Mr. Ramlo: Pricing is improving. Like most insurers, we are publically traded. If investors are willing, they can look into our investments. I think the industry did very well coming through the financial crisis. There are many big banks that failed like Lehman Brothers, and many of the stocks that completely crashed, yet this industry did not have very many of those toxic assets. If you look at our investment portfolio, it has held up very well through the financial crisis and continues to be very conservative today. You can easily verify who has a good book of assets and who does not. I think maybe the industry is not as strong on their claims reserving as they have been in the past, but you can pick certain companies--of which United Fire Group would be one--that continue to show strong reserving, meaning that we are putting aside enough money to pay the claims that we are anticipating. We have a long track record of continually showing that we know what we are doing when it comes to reserving. Lastly, I think one way to look at this industry long-term is this: we tend to trade about 10% to 25% above our book value and today many companies are trading at 70% or 80% of their book value. If you look over that list, you can find some very strong companies, such as United Fire, that are currently trading below book value in a time when we have a very strong asset base. Our reserving still looks strong and the prospects for our business from a growth and profitability basis are very positive.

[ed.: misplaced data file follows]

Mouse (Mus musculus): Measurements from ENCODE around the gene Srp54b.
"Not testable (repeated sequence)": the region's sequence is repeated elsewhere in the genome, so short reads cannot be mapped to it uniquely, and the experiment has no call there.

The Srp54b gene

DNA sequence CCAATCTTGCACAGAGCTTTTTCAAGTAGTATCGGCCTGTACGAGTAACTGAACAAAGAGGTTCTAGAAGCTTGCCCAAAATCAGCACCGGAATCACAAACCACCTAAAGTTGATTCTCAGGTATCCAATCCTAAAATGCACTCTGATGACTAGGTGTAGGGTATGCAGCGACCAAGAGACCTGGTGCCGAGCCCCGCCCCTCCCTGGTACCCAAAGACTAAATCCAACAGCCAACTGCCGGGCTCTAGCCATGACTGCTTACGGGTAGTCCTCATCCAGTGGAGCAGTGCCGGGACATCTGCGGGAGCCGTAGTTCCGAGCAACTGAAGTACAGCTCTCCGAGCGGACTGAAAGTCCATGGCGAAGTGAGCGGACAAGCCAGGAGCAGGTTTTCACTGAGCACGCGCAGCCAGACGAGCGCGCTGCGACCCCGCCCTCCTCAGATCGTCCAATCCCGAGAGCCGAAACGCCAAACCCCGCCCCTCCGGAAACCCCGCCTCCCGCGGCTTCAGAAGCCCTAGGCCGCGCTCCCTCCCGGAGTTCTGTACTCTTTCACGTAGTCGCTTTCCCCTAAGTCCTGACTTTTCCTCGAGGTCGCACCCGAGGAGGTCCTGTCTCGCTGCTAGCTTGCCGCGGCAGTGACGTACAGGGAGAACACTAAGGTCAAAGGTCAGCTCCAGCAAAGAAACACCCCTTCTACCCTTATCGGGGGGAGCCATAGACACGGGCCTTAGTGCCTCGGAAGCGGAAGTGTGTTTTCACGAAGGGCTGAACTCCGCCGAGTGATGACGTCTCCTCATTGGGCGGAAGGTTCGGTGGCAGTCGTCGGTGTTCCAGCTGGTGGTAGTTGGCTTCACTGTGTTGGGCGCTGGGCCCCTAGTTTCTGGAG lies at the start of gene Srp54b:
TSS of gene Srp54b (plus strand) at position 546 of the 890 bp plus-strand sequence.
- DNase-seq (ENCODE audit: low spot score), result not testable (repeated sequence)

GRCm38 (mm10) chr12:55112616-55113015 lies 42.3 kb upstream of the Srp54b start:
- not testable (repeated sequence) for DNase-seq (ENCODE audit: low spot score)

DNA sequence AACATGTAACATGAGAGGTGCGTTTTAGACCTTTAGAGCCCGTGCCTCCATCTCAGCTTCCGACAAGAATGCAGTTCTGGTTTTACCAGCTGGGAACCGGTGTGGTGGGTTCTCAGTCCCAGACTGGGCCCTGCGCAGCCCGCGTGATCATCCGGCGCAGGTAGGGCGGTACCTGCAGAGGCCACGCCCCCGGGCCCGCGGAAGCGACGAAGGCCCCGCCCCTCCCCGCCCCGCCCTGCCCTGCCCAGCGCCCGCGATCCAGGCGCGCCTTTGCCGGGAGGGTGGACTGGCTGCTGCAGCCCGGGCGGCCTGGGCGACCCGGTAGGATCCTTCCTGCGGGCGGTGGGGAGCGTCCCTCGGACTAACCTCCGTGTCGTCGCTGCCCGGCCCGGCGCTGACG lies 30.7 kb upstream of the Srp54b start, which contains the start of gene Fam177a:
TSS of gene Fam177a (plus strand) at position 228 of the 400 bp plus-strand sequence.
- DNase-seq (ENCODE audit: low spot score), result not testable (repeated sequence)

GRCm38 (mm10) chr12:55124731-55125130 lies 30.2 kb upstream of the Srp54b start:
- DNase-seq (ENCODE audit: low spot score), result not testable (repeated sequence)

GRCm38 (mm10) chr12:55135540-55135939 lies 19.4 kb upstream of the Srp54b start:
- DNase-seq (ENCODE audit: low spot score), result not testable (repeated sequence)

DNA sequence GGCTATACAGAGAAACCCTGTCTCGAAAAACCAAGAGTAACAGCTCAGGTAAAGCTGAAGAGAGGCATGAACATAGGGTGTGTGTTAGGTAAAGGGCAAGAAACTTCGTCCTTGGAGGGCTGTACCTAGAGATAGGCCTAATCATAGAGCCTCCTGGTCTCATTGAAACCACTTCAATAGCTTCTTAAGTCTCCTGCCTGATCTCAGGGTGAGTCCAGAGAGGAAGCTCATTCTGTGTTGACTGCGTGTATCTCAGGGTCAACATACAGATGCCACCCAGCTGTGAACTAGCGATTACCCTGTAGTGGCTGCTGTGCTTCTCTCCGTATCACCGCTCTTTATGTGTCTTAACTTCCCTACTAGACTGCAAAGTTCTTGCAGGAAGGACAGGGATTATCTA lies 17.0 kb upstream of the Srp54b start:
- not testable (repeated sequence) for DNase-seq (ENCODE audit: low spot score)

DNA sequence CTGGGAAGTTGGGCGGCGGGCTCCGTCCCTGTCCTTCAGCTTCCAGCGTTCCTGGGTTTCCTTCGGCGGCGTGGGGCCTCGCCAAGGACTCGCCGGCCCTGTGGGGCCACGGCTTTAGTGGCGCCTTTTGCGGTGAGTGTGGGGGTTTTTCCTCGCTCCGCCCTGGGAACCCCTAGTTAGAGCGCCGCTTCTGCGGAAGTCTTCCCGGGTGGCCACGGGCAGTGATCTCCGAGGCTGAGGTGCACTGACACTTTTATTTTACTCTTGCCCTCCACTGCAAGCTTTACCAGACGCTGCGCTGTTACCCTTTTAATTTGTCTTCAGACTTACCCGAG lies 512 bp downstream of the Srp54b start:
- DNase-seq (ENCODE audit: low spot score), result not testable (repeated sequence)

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“If you look at our investment portfolio, it has held up very well through the financial crisis and continues to be very conservative today”- Randy A. Ramlo